With Microsoft poised to unleash its next collaboration and unified communication (UC) suite next week, rival IBM is launching a preemptive strike by promising a tight level of integration between its own UC platform and its new, free Lotus Symphony productivity suite.
IBM said Sametime customers would soon be able to share and collaborate on presentations, word processing and spreadsheets created in Lotus Symphony, the company’s suite of free business applications released last month. Those users will also be able to conference using Sametime’s on-premises Web conferencing app or IBM’s recently acquired Web-based conferencing application, Lotus Sametime Unyte.
“Office isn’t the only application in the enterprise,” Akiba Saeedi, director of IBM’s Unified Communications and Collaboration division, told InternetNews.com. “We want to offer customers more choices.”
Lotus Symphony’s integration with Sametime versions 8.0 and higher may not arrive until some point during the first half of next year, however. Touting the news early is designed to steal a bit of Microsoft’s thunder comes in advance of Tuesday, when the software giant will launch its much-touted Office Communications Server 2007 (OCS).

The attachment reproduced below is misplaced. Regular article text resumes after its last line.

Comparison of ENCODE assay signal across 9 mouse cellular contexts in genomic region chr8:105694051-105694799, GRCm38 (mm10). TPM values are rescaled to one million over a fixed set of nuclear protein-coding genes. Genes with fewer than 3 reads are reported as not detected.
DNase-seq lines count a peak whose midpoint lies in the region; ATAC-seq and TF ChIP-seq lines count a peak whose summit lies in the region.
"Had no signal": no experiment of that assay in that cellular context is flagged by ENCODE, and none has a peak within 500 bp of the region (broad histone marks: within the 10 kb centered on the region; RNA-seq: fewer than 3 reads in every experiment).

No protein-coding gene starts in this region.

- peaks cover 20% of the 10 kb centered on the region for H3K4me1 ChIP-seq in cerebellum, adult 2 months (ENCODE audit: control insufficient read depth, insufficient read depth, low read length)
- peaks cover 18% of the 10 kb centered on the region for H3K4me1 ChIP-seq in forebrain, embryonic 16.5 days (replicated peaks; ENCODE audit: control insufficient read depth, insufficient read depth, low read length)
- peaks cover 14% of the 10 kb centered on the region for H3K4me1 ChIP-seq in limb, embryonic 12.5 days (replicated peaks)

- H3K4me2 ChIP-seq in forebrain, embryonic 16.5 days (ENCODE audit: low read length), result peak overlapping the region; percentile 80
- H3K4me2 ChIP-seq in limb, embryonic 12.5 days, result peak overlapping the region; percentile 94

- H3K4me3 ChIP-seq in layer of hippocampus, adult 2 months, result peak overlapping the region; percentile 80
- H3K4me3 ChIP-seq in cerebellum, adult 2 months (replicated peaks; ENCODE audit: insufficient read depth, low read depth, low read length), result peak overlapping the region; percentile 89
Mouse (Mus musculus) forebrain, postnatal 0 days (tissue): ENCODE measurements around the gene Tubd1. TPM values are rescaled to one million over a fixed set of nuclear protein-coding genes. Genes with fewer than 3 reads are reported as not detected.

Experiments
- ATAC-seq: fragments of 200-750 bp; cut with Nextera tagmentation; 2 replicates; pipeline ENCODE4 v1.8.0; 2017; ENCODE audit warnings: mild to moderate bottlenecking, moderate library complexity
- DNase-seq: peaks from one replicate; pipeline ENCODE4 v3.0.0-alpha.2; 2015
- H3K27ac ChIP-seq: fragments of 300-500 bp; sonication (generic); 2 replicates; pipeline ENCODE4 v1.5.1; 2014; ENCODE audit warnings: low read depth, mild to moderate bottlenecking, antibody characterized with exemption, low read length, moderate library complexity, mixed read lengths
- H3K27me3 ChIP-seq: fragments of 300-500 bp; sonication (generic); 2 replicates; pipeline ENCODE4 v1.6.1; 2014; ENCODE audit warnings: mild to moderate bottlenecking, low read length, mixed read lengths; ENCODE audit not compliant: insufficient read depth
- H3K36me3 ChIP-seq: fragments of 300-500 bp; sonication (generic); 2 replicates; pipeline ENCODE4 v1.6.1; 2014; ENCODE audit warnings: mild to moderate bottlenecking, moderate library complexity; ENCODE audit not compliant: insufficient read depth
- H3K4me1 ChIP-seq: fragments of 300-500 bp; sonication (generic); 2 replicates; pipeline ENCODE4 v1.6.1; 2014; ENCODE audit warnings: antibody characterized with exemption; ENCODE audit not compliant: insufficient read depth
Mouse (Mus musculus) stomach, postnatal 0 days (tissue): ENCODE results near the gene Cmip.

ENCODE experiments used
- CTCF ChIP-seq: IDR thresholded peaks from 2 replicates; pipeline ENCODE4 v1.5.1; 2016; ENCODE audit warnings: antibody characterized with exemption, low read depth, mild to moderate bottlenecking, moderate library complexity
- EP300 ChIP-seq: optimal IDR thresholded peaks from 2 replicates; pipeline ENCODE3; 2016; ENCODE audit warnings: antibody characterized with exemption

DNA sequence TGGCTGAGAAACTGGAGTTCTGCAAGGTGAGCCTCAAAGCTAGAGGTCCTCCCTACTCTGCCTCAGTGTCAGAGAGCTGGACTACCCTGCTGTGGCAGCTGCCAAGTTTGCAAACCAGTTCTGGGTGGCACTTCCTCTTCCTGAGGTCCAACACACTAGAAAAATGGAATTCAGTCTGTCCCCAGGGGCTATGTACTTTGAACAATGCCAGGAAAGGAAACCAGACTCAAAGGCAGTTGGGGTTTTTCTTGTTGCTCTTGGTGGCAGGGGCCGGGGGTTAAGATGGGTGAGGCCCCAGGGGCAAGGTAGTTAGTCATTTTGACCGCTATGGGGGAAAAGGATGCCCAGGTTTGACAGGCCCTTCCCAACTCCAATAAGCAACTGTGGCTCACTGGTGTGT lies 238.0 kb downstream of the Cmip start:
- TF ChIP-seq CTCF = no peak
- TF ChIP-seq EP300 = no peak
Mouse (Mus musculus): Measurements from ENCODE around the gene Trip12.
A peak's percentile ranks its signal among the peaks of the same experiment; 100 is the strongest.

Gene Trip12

Along with its Office Communicator client and Office Live Meeting service, the OCS launch will mark Redmond’s most extensive foray into the UC arena. Office Communications Server 2007 will add Voice over IP
Microsoft has said the intent is for companies to use OCS for instant messaging and collaboration while being able to retain their existing PBX systems, if they desire. OCS can integrate with these legacy systems as well, in some cases enabling employees to have incoming calls routed simultaneously to both their VoIP- and landlines.
IBM has other ideas, of course. During an interview with InternetNews.com, Akiba Saeedi, director of IBM’s Unified Communications and Collaboration division, said Big Blue may be gunning for similar synergies but it takes a different approach.
“We believe in openness and open standards for our partners and for customers,” Saeedi said, referring to Lotus Symphony’s support for open source and standards — which come by dint of the productivity’s suite’s basis on OpenOffice.org code. It’s also free.
“That’s fundamentally different from Microsoft, which is taking a proprietary approach,” she added. “We see huge opportunity to bring different types of data together and simplify it from an end-user perspective. Whether they admit it publicly or not, Microsoft want to force licensing on companies to integrate third-party devices.”
Saeedi acknowledged that the IBM’s Sametime-Symphony announcement comes as a move to beat Microsoft’s OCS to the punch, describing the timing as “an umbrella to talk about the differences” between the two companies’ unified communications strategies.
Increasing stakes in the unified communications game
Expect to see more of this kind of one-upsmanship in the weeks and months to come as enterprise software and telephony vendors seek to differentiate themselves in the emerging unified communications (UC) and real-time collaboration markets.